It’s called Catatumbo, and is a unique weather phenomenon that would seem reserved for another planet or a in a fictional tale. Well, it is real, and in our atmosphere. It takes place at the mouth of the Catatumbo river, where it empties out into Lake Maracaibo.
The mass of storm clouds that create this storm are massive, over 5 kilometers (3.1 miles) high. It happens anywhere from 140 to 160 nights a year. When the lightning hits, it can keep going for up to 10 hours. The storm can spit lightning up to 280 times an hour.
This storm has been occurring for centuries. We see the first record of it in an epic poem, ‘La Dragontea’, in 1597, by Lope de Vega. The storm has had a marked impact on the history and development of the area. The state containing Lake Maracaibo, Zulia, mentions the storms in its anthem.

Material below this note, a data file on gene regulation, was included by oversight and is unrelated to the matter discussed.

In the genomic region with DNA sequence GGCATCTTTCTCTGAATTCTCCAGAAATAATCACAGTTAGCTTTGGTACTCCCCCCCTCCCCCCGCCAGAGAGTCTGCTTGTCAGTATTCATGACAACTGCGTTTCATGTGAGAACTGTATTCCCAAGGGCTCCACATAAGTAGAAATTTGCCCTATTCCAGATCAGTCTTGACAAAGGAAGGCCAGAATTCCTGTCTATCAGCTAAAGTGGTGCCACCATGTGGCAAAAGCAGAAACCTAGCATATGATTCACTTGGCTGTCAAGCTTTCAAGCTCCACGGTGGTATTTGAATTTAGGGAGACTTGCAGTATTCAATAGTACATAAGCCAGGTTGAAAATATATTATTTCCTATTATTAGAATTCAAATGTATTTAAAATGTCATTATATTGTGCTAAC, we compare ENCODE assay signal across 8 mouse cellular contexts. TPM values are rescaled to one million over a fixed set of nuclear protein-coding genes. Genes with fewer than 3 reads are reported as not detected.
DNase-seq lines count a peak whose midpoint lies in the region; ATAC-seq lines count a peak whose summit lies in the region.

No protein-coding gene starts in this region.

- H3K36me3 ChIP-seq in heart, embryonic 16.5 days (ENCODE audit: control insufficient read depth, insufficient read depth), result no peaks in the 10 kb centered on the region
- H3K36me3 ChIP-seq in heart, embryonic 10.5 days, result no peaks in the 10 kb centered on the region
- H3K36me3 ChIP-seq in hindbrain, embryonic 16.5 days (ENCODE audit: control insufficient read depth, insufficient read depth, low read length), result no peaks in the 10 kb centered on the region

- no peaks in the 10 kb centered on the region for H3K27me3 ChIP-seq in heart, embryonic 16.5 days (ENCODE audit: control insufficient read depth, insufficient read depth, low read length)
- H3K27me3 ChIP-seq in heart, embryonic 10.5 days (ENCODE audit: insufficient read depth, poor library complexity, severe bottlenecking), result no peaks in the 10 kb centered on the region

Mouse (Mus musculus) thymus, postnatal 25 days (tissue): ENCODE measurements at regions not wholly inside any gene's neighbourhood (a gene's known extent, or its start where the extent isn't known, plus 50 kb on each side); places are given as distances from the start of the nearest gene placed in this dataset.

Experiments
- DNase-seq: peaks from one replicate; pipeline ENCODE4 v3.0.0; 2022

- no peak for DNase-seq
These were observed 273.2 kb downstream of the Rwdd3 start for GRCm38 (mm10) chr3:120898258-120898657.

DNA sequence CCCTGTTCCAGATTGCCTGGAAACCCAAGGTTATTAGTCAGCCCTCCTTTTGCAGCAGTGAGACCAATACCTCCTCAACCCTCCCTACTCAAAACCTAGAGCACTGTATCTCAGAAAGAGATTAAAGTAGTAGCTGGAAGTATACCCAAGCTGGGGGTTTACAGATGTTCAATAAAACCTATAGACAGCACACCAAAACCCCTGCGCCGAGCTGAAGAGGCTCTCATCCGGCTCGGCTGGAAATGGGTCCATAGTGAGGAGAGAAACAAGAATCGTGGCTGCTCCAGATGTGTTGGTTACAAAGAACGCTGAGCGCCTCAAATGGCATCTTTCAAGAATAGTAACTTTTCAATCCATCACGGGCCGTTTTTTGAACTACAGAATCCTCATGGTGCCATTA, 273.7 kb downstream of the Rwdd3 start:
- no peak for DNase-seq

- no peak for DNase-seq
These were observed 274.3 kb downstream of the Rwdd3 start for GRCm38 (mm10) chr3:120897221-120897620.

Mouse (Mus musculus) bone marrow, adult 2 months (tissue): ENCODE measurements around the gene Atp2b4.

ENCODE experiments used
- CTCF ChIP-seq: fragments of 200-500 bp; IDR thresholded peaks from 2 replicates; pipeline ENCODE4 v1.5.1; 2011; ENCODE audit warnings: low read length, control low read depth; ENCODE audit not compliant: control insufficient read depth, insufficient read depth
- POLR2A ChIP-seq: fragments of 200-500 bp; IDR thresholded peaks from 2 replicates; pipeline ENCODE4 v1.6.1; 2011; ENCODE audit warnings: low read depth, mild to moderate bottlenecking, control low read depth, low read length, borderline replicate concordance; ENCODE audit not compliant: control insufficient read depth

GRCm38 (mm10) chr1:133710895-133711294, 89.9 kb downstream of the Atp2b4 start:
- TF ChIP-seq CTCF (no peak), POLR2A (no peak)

There are a few theories as to why this happens with such constant frequency, in such a contained and specific environment. No where else does a storm happen within such a specific, set, unerring area. Also the storm is different in the rate of energy disbursement. As mentioned earlier, the lightning can strike up to 280 times. The stream of lightning is almost continuous.
Closed wind circulation has a contributing effect on the storms. Andrew Zavrostky investigated the area three times over the span of 1966 to 1970. He concluded that the lightning has several epicenters in the marshes of Juan Manuel de Aguas National Park, Claras Aguas Negras, and west Lake Maracaibo. In 1991 he suggested that the phenomenon occurred due to cold and warm air currents meeting around the area.